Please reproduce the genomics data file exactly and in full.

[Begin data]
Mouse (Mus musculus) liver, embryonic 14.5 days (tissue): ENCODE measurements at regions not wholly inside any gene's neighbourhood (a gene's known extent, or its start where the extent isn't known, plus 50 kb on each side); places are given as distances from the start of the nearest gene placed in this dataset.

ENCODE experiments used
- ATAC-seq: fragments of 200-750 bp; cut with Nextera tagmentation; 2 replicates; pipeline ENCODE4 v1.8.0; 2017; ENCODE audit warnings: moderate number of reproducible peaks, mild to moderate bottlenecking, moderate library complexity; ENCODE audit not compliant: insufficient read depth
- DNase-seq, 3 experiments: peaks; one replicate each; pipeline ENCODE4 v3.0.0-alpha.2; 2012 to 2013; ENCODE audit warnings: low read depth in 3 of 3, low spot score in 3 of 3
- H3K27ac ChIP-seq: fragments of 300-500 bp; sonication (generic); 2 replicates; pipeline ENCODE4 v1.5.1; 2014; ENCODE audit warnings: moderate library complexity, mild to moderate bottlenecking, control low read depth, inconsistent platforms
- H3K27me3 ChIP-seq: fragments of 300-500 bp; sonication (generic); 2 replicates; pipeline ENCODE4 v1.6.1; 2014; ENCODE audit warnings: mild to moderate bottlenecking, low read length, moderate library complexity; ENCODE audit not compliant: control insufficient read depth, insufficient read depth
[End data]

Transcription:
Mouse (Mus musculus) liver, embryonic 14.5 days (tissue): ENCODE measurements at regions not wholly inside any gene's neighbourhood (a gene's known extent, or its start where the extent isn't known, plus 50 kb on each side); places are given as distances from the start of the nearest gene placed in this dataset.

ENCODE experiments used
- ATAC-seq: fragments of 200-750 bp; cut with Nextera tagmentation; 2 replicates; pipeline ENCODE4 v1.8.0; 2017; ENCODE audit warnings: moderate number of reproducible peaks, mild to moderate bottlenecking, moderate library complexity; ENCODE audit not compliant: insufficient read depth
- DNase-seq, 3 experiments: peaks; one replicate each; pipeline ENCODE4 v3.0.0-alpha.2; 2012 to 2013; ENCODE audit warnings: low read depth in 3 of 3, low spot score in 3 of 3
- H3K27ac ChIP-seq: fragments of 300-500 bp; sonication (generic); 2 replicates; pipeline ENCODE4 v1.5.1; 2014; ENCODE audit warnings: moderate library complexity, mild to moderate bottlenecking, control low read depth, inconsistent platforms
- H3K27me3 ChIP-seq: fragments of 300-500 bp; sonication (generic); 2 replicates; pipeline ENCODE4 v1.6.1; 2014; ENCODE audit warnings: mild to moderate bottlenecking, low read length, moderate library complexity; ENCODE audit not compliant: control insufficient read depth, insufficient read depth